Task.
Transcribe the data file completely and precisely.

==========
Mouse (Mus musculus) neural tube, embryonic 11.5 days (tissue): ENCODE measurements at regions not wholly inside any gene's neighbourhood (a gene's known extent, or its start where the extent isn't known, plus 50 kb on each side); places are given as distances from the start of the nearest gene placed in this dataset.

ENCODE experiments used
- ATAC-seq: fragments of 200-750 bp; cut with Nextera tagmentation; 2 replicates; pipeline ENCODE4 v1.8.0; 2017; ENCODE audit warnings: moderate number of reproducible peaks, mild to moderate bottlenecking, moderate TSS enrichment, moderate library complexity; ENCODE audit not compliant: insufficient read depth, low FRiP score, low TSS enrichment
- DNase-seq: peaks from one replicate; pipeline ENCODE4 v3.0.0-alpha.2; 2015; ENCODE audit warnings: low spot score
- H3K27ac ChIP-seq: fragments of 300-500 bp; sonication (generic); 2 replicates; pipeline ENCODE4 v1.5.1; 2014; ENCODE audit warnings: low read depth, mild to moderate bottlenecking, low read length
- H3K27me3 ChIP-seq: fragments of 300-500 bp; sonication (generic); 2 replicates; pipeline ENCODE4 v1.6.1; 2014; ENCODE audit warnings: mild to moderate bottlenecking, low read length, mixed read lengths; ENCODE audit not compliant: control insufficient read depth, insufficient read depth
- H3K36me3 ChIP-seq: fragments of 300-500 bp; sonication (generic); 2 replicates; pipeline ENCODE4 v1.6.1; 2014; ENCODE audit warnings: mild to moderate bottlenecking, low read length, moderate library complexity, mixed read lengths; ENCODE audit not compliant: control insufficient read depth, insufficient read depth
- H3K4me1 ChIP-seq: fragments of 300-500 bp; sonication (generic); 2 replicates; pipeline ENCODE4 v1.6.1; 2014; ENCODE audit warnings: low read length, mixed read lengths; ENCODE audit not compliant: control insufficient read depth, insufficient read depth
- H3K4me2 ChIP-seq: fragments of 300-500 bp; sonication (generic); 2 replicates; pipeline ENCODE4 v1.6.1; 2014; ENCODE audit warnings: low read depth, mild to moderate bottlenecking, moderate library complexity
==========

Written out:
Mouse (Mus musculus) neural tube, embryonic 11.5 days (tissue): ENCODE measurements at regions not wholly inside any gene's neighbourhood (a gene's known extent, or its start where the extent isn't known, plus 50 kb on each side); places are given as distances from the start of the nearest gene placed in this dataset.

ENCODE experiments used
- ATAC-seq: fragments of 200-750 bp; cut with Nextera tagmentation; 2 replicates; pipeline ENCODE4 v1.8.0; 2017; ENCODE audit warnings: moderate number of reproducible peaks, mild to moderate bottlenecking, moderate TSS enrichment, moderate library complexity; ENCODE audit not compliant: insufficient read depth, low FRiP score, low TSS enrichment
- DNase-seq: peaks from one replicate; pipeline ENCODE4 v3.0.0-alpha.2; 2015; ENCODE audit warnings: low spot score
- H3K27ac ChIP-seq: fragments of 300-500 bp; sonication (generic); 2 replicates; pipeline ENCODE4 v1.5.1; 2014; ENCODE audit warnings: low read depth, mild to moderate bottlenecking, low read length
- H3K27me3 ChIP-seq: fragments of 300-500 bp; sonication (generic); 2 replicates; pipeline ENCODE4 v1.6.1; 2014; ENCODE audit warnings: mild to moderate bottlenecking, low read length, mixed read lengths; ENCODE audit not compliant: control insufficient read depth, insufficient read depth
- H3K36me3 ChIP-seq: fragments of 300-500 bp; sonication (generic); 2 replicates; pipeline ENCODE4 v1.6.1; 2014; ENCODE audit warnings: mild to moderate bottlenecking, low read length, moderate library complexity, mixed read lengths; ENCODE audit not compliant: control insufficient read depth, insufficient read depth
- H3K4me1 ChIP-seq: fragments of 300-500 bp; sonication (generic); 2 replicates; pipeline ENCODE4 v1.6.1; 2014; ENCODE audit warnings: low read length, mixed read lengths; ENCODE audit not compliant: control insufficient read depth, insufficient read depth
- H3K4me2 ChIP-seq: fragments of 300-500 bp; sonication (generic); 2 replicates; pipeline ENCODE4 v1.6.1; 2014; ENCODE audit warnings: low read depth, mild to moderate bottlenecking, moderate library complexity